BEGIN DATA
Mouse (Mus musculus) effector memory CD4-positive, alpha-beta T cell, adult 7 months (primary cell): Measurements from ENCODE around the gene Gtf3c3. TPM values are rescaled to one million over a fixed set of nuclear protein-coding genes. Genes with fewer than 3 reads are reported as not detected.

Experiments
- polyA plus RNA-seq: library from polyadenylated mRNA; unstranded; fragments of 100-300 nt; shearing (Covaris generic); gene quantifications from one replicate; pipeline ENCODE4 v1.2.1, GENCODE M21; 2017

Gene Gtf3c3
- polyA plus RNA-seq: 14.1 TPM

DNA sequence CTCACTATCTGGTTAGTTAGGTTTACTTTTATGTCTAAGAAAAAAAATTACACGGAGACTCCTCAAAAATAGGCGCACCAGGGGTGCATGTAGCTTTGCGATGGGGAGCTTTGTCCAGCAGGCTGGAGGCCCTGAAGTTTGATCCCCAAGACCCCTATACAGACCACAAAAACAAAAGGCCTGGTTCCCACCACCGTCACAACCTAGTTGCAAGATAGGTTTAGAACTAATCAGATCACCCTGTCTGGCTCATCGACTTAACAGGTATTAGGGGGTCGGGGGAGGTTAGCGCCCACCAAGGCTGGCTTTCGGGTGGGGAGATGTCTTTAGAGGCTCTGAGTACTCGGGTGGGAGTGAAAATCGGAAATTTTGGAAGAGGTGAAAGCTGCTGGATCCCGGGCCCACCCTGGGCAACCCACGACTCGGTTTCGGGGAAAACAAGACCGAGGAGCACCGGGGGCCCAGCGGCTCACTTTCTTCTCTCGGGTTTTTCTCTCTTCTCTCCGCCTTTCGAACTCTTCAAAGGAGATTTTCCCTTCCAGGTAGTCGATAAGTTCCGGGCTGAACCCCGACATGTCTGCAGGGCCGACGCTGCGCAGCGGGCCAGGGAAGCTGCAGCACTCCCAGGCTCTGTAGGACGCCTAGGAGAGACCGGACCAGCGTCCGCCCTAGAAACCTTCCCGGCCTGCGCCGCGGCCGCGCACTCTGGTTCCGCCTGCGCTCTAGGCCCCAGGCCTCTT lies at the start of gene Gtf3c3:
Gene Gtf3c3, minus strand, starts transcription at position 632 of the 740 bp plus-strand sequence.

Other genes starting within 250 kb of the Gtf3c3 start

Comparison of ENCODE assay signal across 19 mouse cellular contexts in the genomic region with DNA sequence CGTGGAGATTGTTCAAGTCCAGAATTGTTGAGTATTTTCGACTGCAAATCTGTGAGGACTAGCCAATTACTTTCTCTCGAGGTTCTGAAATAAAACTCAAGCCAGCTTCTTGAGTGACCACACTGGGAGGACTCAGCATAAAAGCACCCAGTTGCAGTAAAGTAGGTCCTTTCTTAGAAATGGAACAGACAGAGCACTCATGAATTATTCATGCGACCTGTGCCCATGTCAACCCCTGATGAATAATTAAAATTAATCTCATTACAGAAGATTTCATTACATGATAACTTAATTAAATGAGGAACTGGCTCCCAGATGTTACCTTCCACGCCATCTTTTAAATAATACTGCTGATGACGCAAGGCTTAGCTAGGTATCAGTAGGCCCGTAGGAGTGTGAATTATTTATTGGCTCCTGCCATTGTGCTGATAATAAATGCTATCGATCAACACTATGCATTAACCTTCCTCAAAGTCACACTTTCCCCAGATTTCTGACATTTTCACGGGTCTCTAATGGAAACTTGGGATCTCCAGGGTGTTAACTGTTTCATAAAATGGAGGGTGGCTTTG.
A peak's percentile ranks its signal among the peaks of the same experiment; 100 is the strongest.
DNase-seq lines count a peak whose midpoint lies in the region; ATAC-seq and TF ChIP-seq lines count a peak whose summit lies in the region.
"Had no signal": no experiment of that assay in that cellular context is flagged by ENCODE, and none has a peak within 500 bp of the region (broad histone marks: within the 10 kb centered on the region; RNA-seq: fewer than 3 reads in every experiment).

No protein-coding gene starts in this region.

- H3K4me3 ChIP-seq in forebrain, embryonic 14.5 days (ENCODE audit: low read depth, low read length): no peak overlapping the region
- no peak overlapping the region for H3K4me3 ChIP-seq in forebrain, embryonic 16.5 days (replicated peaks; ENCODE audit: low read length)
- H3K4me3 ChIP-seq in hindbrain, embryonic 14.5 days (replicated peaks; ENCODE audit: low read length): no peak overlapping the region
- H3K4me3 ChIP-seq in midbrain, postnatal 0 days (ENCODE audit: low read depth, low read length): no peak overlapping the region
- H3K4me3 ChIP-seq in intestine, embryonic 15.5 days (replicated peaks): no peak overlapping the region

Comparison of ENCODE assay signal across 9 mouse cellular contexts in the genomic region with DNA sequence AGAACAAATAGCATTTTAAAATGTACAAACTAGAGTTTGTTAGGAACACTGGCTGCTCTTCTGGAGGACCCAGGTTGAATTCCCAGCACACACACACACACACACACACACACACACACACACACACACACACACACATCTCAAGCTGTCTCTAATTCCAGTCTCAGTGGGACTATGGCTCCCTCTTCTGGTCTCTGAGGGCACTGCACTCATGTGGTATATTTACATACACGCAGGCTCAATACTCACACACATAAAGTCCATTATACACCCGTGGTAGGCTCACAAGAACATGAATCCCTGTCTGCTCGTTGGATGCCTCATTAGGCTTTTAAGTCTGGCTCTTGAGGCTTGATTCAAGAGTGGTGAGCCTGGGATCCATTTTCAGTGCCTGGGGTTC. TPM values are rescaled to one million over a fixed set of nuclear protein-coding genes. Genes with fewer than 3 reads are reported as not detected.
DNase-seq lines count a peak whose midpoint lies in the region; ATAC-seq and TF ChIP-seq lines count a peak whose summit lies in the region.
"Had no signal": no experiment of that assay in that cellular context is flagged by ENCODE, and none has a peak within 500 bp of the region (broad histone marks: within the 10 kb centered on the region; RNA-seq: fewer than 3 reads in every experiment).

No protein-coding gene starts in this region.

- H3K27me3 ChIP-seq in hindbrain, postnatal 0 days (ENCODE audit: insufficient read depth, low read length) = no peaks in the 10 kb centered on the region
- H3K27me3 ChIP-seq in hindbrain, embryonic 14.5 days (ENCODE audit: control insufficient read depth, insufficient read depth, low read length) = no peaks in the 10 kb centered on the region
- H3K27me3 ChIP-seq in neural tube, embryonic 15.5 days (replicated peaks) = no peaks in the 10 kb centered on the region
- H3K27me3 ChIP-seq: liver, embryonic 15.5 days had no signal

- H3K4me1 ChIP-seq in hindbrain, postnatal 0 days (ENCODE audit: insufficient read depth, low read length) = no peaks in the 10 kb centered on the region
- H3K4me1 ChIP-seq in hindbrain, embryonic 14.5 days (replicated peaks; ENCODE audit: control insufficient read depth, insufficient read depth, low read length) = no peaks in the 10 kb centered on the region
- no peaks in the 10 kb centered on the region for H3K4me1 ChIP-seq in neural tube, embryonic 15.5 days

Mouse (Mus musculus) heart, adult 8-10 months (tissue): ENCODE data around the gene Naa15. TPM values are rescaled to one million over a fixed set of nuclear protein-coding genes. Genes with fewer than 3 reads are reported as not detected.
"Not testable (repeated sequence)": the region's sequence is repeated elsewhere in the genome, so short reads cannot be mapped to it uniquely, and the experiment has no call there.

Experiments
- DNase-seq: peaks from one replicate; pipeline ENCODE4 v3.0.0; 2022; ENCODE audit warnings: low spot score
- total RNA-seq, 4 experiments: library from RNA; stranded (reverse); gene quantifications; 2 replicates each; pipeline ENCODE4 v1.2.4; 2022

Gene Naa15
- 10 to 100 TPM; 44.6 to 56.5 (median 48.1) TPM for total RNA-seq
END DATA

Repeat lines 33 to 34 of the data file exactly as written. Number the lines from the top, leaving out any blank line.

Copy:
- DNase-seq: peaks from one replicate; pipeline ENCODE4 v3.0.0; 2022; ENCODE audit warnings: low spot score
- total RNA-seq, 4 experiments: library from RNA; stranded (reverse); gene quantifications; 2 replicates each; pipeline ENCODE4 v1.2.4; 2022